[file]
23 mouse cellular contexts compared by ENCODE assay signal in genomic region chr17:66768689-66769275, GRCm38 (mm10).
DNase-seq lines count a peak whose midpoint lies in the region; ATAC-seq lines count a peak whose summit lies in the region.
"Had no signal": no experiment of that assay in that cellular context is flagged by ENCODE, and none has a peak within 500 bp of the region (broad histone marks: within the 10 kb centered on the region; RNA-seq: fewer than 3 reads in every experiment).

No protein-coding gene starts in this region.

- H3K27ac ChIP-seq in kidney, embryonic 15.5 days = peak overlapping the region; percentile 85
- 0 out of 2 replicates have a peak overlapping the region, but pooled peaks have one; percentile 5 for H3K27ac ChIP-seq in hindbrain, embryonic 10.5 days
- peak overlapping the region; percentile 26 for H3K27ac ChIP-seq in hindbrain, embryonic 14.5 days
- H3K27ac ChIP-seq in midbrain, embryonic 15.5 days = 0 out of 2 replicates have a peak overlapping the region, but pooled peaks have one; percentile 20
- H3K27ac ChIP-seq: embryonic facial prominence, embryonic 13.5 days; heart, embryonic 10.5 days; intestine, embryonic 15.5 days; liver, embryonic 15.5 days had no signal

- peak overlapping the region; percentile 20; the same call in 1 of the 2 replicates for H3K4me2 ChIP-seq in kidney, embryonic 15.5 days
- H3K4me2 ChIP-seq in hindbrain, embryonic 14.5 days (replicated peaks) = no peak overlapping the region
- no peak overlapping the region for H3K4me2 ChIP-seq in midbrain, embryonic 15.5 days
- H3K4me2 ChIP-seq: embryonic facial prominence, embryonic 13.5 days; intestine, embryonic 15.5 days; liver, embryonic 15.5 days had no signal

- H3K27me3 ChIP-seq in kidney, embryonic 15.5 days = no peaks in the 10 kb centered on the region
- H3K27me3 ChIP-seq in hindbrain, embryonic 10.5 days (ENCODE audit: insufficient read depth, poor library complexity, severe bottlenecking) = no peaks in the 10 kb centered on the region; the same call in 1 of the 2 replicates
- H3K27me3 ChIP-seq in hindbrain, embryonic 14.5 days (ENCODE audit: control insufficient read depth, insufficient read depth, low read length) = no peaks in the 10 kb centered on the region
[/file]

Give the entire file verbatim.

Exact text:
23 mouse cellular contexts compared by ENCODE assay signal in genomic region chr17:66768689-66769275, GRCm38 (mm10).
DNase-seq lines count a peak whose midpoint lies in the region; ATAC-seq lines count a peak whose summit lies in the region.
"Had no signal": no experiment of that assay in that cellular context is flagged by ENCODE, and none has a peak within 500 bp of the region (broad histone marks: within the 10 kb centered on the region; RNA-seq: fewer than 3 reads in every experiment).

No protein-coding gene starts in this region.

- H3K27ac ChIP-seq in kidney, embryonic 15.5 days = peak overlapping the region; percentile 85
- 0 out of 2 replicates have a peak overlapping the region, but pooled peaks have one; percentile 5 for H3K27ac ChIP-seq in hindbrain, embryonic 10.5 days
- peak overlapping the region; percentile 26 for H3K27ac ChIP-seq in hindbrain, embryonic 14.5 days
- H3K27ac ChIP-seq in midbrain, embryonic 15.5 days = 0 out of 2 replicates have a peak overlapping the region, but pooled peaks have one; percentile 20
- H3K27ac ChIP-seq: embryonic facial prominence, embryonic 13.5 days; heart, embryonic 10.5 days; intestine, embryonic 15.5 days; liver, embryonic 15.5 days had no signal

- peak overlapping the region; percentile 20; the same call in 1 of the 2 replicates for H3K4me2 ChIP-seq in kidney, embryonic 15.5 days
- H3K4me2 ChIP-seq in hindbrain, embryonic 14.5 days (replicated peaks) = no peak overlapping the region
- no peak overlapping the region for H3K4me2 ChIP-seq in midbrain, embryonic 15.5 days
- H3K4me2 ChIP-seq: embryonic facial prominence, embryonic 13.5 days; intestine, embryonic 15.5 days; liver, embryonic 15.5 days had no signal

- H3K27me3 ChIP-seq in kidney, embryonic 15.5 days = no peaks in the 10 kb centered on the region
- H3K27me3 ChIP-seq in hindbrain, embryonic 10.5 days (ENCODE audit: insufficient read depth, poor library complexity, severe bottlenecking) = no peaks in the 10 kb centered on the region; the same call in 1 of the 2 replicates
- H3K27me3 ChIP-seq in hindbrain, embryonic 14.5 days (ENCODE audit: control insufficient read depth, insufficient read depth, low read length) = no peaks in the 10 kb centered on the region